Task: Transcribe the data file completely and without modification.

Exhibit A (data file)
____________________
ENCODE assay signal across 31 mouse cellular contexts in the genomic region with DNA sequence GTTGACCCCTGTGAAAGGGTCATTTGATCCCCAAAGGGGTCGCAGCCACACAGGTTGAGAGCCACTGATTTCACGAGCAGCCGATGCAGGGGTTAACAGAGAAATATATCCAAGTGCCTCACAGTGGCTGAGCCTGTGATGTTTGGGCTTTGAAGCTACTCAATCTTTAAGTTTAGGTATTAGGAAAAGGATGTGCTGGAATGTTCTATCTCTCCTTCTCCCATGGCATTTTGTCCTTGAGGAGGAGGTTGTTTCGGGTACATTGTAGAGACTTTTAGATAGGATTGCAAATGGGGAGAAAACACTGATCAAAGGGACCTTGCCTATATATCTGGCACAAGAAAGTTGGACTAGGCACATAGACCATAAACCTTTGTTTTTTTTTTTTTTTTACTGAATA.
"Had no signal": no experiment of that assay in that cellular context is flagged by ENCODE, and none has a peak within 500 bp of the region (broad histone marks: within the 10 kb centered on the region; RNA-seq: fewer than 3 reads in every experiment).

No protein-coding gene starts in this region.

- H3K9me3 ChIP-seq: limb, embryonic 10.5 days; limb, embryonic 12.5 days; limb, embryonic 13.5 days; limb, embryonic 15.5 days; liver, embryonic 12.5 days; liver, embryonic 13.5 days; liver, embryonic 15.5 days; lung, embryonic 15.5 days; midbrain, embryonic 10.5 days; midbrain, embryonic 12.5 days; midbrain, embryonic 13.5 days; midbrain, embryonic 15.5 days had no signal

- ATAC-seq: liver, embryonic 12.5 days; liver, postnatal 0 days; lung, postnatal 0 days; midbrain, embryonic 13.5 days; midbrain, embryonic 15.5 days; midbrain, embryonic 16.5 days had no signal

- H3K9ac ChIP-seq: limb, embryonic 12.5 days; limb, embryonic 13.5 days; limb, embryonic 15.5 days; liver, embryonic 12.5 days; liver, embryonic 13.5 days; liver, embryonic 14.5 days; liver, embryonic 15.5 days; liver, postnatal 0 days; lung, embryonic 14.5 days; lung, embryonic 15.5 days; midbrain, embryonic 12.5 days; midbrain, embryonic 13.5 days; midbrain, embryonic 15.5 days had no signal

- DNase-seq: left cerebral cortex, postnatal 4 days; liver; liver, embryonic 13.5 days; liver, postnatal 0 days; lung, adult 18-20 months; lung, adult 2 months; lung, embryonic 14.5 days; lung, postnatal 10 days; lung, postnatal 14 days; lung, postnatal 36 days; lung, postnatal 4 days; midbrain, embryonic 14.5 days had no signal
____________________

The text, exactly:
ENCODE assay signal across 31 mouse cellular contexts in the genomic region with DNA sequence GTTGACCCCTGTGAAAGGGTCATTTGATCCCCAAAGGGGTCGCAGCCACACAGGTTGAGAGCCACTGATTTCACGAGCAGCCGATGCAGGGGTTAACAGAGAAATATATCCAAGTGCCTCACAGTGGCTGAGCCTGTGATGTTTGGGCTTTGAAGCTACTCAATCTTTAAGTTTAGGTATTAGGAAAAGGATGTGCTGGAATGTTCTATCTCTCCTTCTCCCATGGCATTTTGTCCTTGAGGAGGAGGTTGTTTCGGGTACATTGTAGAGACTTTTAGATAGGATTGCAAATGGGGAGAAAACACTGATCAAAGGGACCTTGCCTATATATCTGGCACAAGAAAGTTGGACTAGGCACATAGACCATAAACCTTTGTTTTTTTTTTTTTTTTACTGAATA.
"Had no signal": no experiment of that assay in that cellular context is flagged by ENCODE, and none has a peak within 500 bp of the region (broad histone marks: within the 10 kb centered on the region; RNA-seq: fewer than 3 reads in every experiment).

No protein-coding gene starts in this region.

- H3K9me3 ChIP-seq: limb, embryonic 10.5 days; limb, embryonic 12.5 days; limb, embryonic 13.5 days; limb, embryonic 15.5 days; liver, embryonic 12.5 days; liver, embryonic 13.5 days; liver, embryonic 15.5 days; lung, embryonic 15.5 days; midbrain, embryonic 10.5 days; midbrain, embryonic 12.5 days; midbrain, embryonic 13.5 days; midbrain, embryonic 15.5 days had no signal

- ATAC-seq: liver, embryonic 12.5 days; liver, postnatal 0 days; lung, postnatal 0 days; midbrain, embryonic 13.5 days; midbrain, embryonic 15.5 days; midbrain, embryonic 16.5 days had no signal

- H3K9ac ChIP-seq: limb, embryonic 12.5 days; limb, embryonic 13.5 days; limb, embryonic 15.5 days; liver, embryonic 12.5 days; liver, embryonic 13.5 days; liver, embryonic 14.5 days; liver, embryonic 15.5 days; liver, postnatal 0 days; lung, embryonic 14.5 days; lung, embryonic 15.5 days; midbrain, embryonic 12.5 days; midbrain, embryonic 13.5 days; midbrain, embryonic 15.5 days had no signal

- DNase-seq: left cerebral cortex, postnatal 4 days; liver; liver, embryonic 13.5 days; liver, postnatal 0 days; lung, adult 18-20 months; lung, adult 2 months; lung, embryonic 14.5 days; lung, postnatal 10 days; lung, postnatal 14 days; lung, postnatal 36 days; lung, postnatal 4 days; midbrain, embryonic 14.5 days had no signal